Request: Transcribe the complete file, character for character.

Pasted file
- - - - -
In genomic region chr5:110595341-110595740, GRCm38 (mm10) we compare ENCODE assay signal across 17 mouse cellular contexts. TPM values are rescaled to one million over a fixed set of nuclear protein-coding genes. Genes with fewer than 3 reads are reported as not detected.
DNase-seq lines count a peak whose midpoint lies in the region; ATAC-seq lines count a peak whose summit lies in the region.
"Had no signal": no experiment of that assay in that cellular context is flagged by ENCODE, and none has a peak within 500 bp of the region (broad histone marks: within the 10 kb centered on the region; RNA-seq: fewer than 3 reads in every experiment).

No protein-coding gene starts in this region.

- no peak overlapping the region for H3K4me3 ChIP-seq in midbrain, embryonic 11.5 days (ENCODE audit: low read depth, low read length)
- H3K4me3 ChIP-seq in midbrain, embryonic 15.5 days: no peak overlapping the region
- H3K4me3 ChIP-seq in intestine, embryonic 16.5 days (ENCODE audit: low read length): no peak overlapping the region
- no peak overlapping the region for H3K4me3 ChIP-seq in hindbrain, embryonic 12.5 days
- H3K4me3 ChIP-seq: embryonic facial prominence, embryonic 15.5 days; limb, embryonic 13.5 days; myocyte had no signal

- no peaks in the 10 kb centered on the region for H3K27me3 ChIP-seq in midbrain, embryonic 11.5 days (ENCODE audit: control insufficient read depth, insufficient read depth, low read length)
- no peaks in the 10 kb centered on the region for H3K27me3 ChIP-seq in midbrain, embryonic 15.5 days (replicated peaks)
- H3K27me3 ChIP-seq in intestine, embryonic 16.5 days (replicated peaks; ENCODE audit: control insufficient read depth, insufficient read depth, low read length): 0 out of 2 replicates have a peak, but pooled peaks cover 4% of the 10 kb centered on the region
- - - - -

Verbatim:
In genomic region chr5:110595341-110595740, GRCm38 (mm10) we compare ENCODE assay signal across 17 mouse cellular contexts. TPM values are rescaled to one million over a fixed set of nuclear protein-coding genes. Genes with fewer than 3 reads are reported as not detected.
DNase-seq lines count a peak whose midpoint lies in the region; ATAC-seq lines count a peak whose summit lies in the region.
"Had no signal": no experiment of that assay in that cellular context is flagged by ENCODE, and none has a peak within 500 bp of the region (broad histone marks: within the 10 kb centered on the region; RNA-seq: fewer than 3 reads in every experiment).

No protein-coding gene starts in this region.

- no peak overlapping the region for H3K4me3 ChIP-seq in midbrain, embryonic 11.5 days (ENCODE audit: low read depth, low read length)
- H3K4me3 ChIP-seq in midbrain, embryonic 15.5 days: no peak overlapping the region
- H3K4me3 ChIP-seq in intestine, embryonic 16.5 days (ENCODE audit: low read length): no peak overlapping the region
- no peak overlapping the region for H3K4me3 ChIP-seq in hindbrain, embryonic 12.5 days
- H3K4me3 ChIP-seq: embryonic facial prominence, embryonic 15.5 days; limb, embryonic 13.5 days; myocyte had no signal

- no peaks in the 10 kb centered on the region for H3K27me3 ChIP-seq in midbrain, embryonic 11.5 days (ENCODE audit: control insufficient read depth, insufficient read depth, low read length)
- no peaks in the 10 kb centered on the region for H3K27me3 ChIP-seq in midbrain, embryonic 15.5 days (replicated peaks)
- H3K27me3 ChIP-seq in intestine, embryonic 16.5 days (replicated peaks; ENCODE audit: control insufficient read depth, insufficient read depth, low read length): 0 out of 2 replicates have a peak, but pooled peaks cover 4% of the 10 kb centered on the region